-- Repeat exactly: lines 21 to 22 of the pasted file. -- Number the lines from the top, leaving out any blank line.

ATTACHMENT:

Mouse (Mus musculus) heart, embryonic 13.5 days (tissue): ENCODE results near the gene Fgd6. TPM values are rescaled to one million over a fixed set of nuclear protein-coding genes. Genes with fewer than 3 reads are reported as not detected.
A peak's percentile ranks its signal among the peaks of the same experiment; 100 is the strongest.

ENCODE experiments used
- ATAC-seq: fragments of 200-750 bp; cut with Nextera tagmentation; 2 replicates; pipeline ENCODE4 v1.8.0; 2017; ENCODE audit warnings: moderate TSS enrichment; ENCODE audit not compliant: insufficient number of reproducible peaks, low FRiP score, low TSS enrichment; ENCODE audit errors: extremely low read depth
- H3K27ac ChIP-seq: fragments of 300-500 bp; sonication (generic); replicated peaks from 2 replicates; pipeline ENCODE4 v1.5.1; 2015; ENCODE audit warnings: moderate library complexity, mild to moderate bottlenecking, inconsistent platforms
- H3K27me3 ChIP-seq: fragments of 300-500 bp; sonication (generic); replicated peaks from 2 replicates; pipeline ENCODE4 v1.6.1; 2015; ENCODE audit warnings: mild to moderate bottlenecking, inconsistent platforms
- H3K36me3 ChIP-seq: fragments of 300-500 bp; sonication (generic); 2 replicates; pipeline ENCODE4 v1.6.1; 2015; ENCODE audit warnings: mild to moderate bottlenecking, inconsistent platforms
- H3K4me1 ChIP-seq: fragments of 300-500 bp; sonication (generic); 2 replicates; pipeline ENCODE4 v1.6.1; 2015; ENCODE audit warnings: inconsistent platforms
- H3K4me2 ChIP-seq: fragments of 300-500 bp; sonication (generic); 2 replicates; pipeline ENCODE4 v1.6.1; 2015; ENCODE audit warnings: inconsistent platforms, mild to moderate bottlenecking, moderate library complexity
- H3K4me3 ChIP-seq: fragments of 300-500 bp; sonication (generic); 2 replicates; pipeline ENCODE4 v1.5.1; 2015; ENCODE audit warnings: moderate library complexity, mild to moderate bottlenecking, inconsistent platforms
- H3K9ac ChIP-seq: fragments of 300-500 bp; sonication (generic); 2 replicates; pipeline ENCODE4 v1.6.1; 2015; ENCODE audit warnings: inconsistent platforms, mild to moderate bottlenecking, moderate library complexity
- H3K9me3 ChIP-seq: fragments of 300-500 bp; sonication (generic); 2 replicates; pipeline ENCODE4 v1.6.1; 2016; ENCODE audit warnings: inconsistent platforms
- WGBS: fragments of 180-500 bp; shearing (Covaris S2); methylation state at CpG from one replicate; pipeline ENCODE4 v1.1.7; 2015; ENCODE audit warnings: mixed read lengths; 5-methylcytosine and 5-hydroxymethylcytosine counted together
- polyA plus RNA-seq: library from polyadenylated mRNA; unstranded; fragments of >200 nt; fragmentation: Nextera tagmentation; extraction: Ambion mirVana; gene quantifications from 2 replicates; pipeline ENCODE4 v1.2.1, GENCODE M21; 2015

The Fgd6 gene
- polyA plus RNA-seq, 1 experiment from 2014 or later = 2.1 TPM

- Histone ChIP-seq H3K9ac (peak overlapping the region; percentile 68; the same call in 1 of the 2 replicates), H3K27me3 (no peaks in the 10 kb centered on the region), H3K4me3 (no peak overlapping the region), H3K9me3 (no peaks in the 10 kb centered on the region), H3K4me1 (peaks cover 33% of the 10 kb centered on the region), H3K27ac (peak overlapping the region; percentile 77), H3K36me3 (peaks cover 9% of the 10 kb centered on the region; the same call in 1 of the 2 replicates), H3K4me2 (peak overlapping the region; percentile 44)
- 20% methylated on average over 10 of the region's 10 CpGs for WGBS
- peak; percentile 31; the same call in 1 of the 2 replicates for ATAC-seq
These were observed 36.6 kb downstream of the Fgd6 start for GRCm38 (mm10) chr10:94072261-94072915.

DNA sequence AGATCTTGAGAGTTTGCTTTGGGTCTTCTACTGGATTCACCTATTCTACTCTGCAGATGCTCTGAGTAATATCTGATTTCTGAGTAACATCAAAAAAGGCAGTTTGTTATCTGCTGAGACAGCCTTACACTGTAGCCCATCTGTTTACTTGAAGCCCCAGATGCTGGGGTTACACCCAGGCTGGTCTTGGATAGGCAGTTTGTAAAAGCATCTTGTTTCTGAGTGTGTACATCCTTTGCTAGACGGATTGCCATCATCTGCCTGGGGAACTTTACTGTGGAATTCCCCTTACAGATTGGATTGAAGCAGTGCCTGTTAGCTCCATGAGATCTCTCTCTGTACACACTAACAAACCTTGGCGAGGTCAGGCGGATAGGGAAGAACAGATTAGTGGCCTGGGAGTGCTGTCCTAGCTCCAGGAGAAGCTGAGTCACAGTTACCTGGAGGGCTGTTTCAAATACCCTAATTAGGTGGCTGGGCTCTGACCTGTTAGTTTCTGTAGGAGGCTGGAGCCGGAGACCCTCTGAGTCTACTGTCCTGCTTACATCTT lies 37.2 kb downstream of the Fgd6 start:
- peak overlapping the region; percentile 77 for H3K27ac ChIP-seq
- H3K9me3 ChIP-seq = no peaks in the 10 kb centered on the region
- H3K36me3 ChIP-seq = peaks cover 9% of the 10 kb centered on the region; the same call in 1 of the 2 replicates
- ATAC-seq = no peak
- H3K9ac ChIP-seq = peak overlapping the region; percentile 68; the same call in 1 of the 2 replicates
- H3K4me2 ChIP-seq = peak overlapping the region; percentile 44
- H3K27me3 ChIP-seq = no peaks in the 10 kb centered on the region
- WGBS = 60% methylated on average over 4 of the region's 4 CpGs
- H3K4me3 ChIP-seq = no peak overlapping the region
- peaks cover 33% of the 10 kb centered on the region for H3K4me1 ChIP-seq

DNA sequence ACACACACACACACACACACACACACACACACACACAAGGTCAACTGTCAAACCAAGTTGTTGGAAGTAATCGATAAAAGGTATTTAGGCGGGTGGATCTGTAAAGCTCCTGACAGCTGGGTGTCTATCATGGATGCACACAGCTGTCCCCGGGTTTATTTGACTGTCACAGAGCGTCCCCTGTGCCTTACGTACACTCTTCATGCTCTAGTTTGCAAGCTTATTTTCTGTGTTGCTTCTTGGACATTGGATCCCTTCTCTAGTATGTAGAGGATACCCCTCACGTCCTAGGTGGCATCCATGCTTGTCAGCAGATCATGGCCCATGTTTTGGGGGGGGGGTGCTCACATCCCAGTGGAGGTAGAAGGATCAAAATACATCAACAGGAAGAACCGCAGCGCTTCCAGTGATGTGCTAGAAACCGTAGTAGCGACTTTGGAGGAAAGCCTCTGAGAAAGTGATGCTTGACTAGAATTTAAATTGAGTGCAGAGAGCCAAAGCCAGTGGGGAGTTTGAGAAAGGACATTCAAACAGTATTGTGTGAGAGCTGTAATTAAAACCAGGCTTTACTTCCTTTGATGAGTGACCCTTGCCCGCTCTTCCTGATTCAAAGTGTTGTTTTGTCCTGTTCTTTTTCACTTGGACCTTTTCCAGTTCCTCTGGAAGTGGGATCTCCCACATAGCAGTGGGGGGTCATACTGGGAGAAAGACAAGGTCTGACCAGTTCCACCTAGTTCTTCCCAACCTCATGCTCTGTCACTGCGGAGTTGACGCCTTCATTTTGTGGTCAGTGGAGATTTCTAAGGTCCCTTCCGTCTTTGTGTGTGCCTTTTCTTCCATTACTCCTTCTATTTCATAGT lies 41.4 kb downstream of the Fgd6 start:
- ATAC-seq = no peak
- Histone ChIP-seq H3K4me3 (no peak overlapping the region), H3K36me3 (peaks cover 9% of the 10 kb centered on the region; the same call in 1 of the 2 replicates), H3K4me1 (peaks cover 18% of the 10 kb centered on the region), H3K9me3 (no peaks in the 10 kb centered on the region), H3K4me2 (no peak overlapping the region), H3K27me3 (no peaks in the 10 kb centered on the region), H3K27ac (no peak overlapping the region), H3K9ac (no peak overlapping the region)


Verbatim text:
DNA sequence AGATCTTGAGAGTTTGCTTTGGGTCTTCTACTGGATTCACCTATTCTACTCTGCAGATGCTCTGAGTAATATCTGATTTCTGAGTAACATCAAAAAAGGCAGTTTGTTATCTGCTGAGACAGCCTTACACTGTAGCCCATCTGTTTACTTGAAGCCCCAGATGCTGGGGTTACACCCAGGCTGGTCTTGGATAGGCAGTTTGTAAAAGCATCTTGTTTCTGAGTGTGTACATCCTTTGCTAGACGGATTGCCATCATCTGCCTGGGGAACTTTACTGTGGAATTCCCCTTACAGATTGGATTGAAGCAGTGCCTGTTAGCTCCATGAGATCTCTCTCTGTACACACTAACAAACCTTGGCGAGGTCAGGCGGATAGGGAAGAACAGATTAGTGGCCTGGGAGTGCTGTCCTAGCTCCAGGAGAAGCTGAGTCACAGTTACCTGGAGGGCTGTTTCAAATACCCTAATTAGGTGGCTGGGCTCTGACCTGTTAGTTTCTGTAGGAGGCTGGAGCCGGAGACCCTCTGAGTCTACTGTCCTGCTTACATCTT lies 37.2 kb downstream of the Fgd6 start:
- peak overlapping the region; percentile 77 for H3K27ac ChIP-seq